Even the acid fruits sweeten the body. The fruit acids are digested in the stomach and intestines, and their salts and vitamins enter the blood. The condition known as acidosis (general hyperacidity) is rather common. Many think that in such a condition fruits of acid nature should be avoided. Experience shows that a moderate amount of acid fruit helps to reestablish the alkalinity of the body. The injurious acids are the ones formed in the body, as a by-product of subnormal digestion and of poor combustion in the body and defective elimination. However, those suffering from acidosis should take acid fruit in moderation.

Very thin people, especially if they are chilly; also elderly people who are under weight should eat moderately of the acid fruits in cold weather. Acid fruits tend to cool the body. Most young people can eat acid fruit at all times of the year with benefit; if the young individual is fat, he will be much benefited by the acid fruit.

The sweet fruits, and all fruits containing over fifteen per cent of sugar (carbohydrate) should be called sweet, are very nourishing. Most people fail to realize that some of the fruits are among the most nourishing of foods. Compare figs, for example, to various meats in the caloric value. It may be surprising to learn that figs are, weight for weight, three or four times as nourishing as some of the popular lean meats.

The sweet fruits are excellent winter foods, but should be eaten more moderately in summer. The sweet fruits will take the place of such foods as bread, rice, potatoes, and macaroni. In other words, the natural sweets may be used in place of the starches.

The term "acid fruit" means fruit that is quite sour, like sour apples, pineapples and lemons.

"Subacid fruit" is a mild fruit, containing only a little acid, such as mild pears, sweet apples and good blueberries.

Some of the most common juicy fruits are :

Apples, lemons, oranges, peaches, pears, strawberries, apricots, avocadoes, blackberries, cherries, cranberries, currants, gooseberries, grapes, huckleberries, blueberries, mulberries, nectarines, olives, pineapples, plums, raspberries and whortleberries.

The melons (watermelon, muskmelon, cantaloupe, casaba, honey dew, etc.), rhubarb stalk and tomatoes are so like fruit that for practical purposes we may call them so.

The most important sweet fruits are:

Ripe bananas, sweet prunes, sweet grapes, raisins, dried currants, figs, dates and persimmons.

The carbohydrates in ripe fruits are almost exclusively sugar.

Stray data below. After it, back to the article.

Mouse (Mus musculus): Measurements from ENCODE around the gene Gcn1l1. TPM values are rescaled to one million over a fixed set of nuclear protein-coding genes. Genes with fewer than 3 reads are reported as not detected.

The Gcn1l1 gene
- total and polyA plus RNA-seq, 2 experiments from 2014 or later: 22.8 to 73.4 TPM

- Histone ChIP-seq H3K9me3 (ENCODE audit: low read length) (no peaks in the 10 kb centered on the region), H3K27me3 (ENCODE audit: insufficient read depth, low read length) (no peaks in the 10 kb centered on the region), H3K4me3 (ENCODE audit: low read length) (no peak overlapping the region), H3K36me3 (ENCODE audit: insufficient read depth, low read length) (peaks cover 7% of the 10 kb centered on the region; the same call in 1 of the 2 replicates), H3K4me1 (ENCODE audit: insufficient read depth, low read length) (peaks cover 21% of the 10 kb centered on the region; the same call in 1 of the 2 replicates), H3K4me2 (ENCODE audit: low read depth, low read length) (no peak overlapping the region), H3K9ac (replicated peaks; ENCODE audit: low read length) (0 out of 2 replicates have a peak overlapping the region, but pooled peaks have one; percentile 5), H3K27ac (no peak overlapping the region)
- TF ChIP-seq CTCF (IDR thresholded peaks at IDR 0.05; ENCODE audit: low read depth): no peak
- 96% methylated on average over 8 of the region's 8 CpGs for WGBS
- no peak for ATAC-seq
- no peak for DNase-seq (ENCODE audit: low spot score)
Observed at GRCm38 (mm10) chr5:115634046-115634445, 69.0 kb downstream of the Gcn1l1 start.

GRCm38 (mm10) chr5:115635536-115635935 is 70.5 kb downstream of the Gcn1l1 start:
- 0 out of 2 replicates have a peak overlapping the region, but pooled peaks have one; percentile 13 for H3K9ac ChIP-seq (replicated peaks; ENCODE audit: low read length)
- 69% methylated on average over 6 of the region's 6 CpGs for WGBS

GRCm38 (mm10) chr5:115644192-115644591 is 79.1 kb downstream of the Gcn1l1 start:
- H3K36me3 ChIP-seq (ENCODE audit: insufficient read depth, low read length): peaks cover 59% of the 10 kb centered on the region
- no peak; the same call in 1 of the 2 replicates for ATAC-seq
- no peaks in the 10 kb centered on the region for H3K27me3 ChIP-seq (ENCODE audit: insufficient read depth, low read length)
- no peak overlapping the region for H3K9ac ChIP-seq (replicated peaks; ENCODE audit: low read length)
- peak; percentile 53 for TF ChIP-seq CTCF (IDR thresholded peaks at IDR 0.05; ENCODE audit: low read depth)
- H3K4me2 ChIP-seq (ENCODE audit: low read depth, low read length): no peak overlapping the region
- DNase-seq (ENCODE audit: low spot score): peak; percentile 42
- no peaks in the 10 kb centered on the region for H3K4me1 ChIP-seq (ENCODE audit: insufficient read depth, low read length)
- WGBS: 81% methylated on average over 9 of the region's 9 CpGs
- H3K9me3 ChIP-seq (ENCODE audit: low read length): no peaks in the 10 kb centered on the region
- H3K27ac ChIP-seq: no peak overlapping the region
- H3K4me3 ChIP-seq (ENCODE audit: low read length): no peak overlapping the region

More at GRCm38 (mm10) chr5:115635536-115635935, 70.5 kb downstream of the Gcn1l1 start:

These vegetables are not eaten because of their great nourishing values, though they all contain nourishment. All of them contain some starch.

The chief reason for using these vegetables is that they are true health foods. Like the fresh fruits, they contain the mineral salts and the vitamins needed by the body to maintain health. The fresh fruits and the fresh vegetables, even though they may be low in nourishing values, are as important as the more concentrated foods. The fresh vegetables help to keep the bowels sweet and clean, and the blood pure. Internal cleanliness and purity maintain youth, and ward off old age.

These vegetables should be eaten both cooked and raw. If the individual partakes of a liberal amount of both cooked and raw vegetables every day, enough of the mineral salts are furnished to maintain the purity of the blood.

Nature did not distill any medicines for us, but she did supply us bountifully with fresh fruits and fresh vegetables.

Raw foods are absolutely essential to health, and the need for these can largely be supplied with salad vegetables.

The principal succulent vegetables are :

Asparagus, beets, cabbage, carrots, turnips, parsnips, cauliflower, cucumber, egg plant, lettuce, okra (gumbo), onions, radish, summer squash, tomatoes, spinach, kohlrabi, kale, Brussels sprouts, cone artichoke, chard, stringbeans, celery, turnip tops, lotus, endive, dandelion, oyster plant, rutabaga and garlic. Though corn is really a cereal, corn in the milk, either on the cob or canned, and green peas may also be classed with the succulent vegetables. Also the pumpkin.

Mushroom is a fungus. Those who are fond of it may partake occasionally, but fungous growths cannot be recommended as a steady diet.

Young lima beans are quite starchy, as much so as Irish potatoes. Parsnips are also quite rich in starch.

Radishes are delicious peeled and cooked.

Macaroni and spaghetti are not vegetables. They are made of wheat flour and are very starchy. They are cereal foods.


These are also succulent vegetables.

The principal salad vegetables are :

Lettuce, celery, endive, romaine, chicory, tomatoes, cucumbers, cabbage, celery cabbage, parsley, field lettuce, and cress. All leaves that are relished may be used for salad purposes.

Raw onions in moderation may be used for flavoring, and garlic likewise. Those who are fond of raw root vegetables and have good digestive power may occasionally eat some raw carrots or turnips, but they should masticate these foods very well. Grated carrots are good in salads.

Those who eat plenty of fresh fruits and fresh vegetables get all the mineral salts the body needs.

To satisfy the curiosity of those who wonder at the meaning of "ash" in the food tables, the answer is given in the table of mineral matters, for they are the ash. This table was originally compiled by Otto Carqué, the pure food man of Los Angeles.

The leafy vegetables used as salads and cooked greens are most valuable for their organic mineral contents.